Dr. Paul Farmer, a widely respected figure in the world of public health, died on Monday at the age of 62, according to a statement from the charity he cofounded, Partners in Health. Farmer passed away in his sleep in Butaro, Rwanda, though a cause hasn’t been announced.
“Paul Farmer’s loss is devastating, but his vision for the world will live on through Partners in Health. Paul taught all those around him the power of accompaniment, love for one another, and solidarity. Our deepest sympathies are with his family,” said Dr. Sheila Davis, the CEO of Partners In Health said in a statement on Monday.
Farmer first became an internationally recognized figure in the late 1990s, when he brought attention to inequalities in how health care was administered around the world. Disturbingly, it was well within mainstream opinion in U.S. health care circles at the time that some people in the global south simply weren’t worth expending resources on because of technological and so-called “cultural” barriers.
Farmer was working in Haiti on the HIV crisis when he first caught the attention of U.S. media with a supposedly radical idea: People in Haiti deserve the same high-quality health care treatments as people in wealthy countries.
“One of the biggest set of myths we’re dealing with are about therapy for HIV, right?” Farmer told PBS Newshour in 2003.
“‘It can’t be done in a place like this [...] They don’t have a concept of time, they don’t have wristwatches, the medications have to be refrigerated, it’s not cost-effective, it’s not anything you could ever initiate in a really poor country’,” Farmer said, rattling off the long list of excuses he heard from some people in public health for why it wasn’t worth delivering high-quality health care to Haiti.
Obviously mainstream opinion in the U.S. has largely caught up with Farmer’s radical ideas of health care equality, at least in principle, but many of his ideas on social justice are still fought against by reactionary forces around the world. Farmer didn’t just advocate for providing health care for the world’s poorest people, he talked about the root causes of poverty and the kinds of systemic changes needed to address them.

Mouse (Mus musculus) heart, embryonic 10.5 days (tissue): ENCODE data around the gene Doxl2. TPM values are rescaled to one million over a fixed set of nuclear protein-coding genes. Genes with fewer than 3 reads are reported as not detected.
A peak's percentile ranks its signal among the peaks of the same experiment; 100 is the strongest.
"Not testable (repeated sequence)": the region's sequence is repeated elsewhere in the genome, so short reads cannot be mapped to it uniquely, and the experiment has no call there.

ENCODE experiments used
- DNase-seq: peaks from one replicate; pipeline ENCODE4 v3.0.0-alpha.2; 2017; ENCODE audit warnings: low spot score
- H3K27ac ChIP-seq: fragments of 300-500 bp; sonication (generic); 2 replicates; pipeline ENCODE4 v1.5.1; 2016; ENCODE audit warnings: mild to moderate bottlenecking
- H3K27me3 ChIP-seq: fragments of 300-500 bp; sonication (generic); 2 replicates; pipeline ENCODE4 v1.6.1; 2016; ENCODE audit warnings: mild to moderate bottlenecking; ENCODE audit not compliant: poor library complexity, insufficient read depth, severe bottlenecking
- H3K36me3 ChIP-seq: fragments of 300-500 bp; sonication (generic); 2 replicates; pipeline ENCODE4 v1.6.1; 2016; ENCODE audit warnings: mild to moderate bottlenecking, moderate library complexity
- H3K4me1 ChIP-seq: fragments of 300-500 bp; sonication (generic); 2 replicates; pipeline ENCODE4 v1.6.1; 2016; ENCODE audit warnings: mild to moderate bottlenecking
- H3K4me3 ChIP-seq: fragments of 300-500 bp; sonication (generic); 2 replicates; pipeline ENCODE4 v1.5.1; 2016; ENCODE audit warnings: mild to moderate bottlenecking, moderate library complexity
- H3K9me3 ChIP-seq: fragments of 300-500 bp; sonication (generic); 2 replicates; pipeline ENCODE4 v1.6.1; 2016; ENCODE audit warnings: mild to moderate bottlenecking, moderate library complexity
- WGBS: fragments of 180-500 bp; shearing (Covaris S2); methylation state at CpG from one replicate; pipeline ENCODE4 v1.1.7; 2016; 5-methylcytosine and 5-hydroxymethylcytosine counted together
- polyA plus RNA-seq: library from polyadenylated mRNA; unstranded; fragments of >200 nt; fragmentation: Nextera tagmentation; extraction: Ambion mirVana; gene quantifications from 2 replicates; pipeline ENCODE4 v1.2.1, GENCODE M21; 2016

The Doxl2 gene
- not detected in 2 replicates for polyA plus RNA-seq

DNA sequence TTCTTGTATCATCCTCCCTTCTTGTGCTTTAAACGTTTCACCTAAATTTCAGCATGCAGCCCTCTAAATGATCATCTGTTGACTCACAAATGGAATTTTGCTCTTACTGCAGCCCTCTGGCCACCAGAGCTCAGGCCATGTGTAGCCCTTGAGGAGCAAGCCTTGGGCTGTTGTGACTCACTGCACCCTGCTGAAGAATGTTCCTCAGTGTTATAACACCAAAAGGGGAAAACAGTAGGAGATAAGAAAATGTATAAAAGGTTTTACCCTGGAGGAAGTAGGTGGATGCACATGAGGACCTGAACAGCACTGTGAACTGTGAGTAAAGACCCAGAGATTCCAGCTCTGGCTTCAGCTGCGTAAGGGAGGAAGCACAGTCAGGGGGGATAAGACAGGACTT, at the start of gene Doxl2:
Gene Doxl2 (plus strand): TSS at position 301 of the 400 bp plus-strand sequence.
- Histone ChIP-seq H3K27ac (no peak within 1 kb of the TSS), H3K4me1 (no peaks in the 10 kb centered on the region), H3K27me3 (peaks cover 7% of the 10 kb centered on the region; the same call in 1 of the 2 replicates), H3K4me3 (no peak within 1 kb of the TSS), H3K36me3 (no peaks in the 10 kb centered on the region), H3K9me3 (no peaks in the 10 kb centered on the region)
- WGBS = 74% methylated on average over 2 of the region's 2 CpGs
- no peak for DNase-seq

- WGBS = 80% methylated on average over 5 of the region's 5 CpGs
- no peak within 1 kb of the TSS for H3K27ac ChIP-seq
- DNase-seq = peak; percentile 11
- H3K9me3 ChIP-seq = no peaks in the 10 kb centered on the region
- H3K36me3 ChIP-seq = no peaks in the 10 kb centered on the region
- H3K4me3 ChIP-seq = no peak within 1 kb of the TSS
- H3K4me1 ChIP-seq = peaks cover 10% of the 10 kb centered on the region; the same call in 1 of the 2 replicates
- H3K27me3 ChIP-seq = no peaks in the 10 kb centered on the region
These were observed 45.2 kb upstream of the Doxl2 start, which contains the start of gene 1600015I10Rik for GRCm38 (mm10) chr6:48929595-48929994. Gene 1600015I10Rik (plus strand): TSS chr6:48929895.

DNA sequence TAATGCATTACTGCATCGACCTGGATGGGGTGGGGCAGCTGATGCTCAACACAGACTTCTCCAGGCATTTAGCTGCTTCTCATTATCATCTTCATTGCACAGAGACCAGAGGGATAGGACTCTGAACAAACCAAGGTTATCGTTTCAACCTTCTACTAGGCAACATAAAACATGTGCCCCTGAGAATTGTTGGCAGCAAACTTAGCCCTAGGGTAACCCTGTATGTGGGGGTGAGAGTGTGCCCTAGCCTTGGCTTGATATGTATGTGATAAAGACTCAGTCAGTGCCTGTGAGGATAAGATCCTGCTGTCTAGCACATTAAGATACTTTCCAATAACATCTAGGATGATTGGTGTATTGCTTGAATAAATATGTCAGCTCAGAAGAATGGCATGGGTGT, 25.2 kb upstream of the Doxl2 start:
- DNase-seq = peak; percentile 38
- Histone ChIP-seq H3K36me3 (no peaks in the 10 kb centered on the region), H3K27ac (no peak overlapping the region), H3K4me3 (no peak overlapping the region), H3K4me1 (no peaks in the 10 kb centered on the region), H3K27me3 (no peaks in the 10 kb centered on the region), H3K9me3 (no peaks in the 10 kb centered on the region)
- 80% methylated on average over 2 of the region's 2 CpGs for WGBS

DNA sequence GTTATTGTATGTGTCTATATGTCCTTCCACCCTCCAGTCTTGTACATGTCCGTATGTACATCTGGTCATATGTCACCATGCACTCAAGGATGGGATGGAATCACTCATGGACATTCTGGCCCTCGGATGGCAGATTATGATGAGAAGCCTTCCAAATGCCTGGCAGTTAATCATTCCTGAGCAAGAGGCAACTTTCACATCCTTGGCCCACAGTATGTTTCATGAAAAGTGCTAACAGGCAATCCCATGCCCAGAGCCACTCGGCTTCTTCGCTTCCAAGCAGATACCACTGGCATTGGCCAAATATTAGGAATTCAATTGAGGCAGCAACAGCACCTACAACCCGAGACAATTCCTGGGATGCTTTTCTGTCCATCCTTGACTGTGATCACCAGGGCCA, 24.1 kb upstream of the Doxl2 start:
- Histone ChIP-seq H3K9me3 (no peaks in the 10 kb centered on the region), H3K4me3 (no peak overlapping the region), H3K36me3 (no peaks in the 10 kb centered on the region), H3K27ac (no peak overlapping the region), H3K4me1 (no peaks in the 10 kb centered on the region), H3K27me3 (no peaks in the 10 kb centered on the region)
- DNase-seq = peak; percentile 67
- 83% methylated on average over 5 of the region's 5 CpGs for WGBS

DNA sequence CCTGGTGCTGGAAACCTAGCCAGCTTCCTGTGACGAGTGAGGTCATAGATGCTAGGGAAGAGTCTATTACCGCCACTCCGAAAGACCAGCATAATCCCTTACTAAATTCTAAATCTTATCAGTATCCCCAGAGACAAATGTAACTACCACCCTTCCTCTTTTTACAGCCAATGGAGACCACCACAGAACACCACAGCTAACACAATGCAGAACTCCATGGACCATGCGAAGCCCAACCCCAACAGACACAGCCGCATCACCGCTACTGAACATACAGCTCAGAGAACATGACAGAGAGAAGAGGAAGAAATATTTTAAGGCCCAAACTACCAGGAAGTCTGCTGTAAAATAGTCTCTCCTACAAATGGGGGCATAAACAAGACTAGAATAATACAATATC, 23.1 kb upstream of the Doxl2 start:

Farmer was the author of several books, including Infections and Inequalities: The Modern Plagues from 1999 and Pathologies of Power: Health, Human Rights and the New War on the Poor from 2003.
Farmer, who was born in Massachusetts and raised in Florida, helped put public health struggles into a historical context, something that was so rarely done by elite Americans in the field of public health as recently as the early 2000s.
From Farmer’s Pathologies of Power:
In examining tuberculosis in Haiti, for example, our analysis must be historically deep—not merely deep enough to recall an event such as that which deprived most of my patients of their land, but deep enough to remember that modern-day Haitians are the descendants of a people enslaved in order to provide our ancestors with cheap sugar, coffee, and cotton.
Our analysis must be geographically broad. In this increasingly interconnected world (“the world that is satisfying to us is the same world that is utterly devastating to them”), we must understand that what happens to poor people is never divorced from the actions of the powerful. Certainly, people who define themselves as poor may control their own destinies to some extent. But control of lives is related to control of land, systems of production, and the formal political and legal structures in which lives are enmeshed. With time, both wealth and control have become increasingly concentrated in the hands of a few. The opposite trend is desired by those working for social justice.
Farmer is survived by his wife and three children.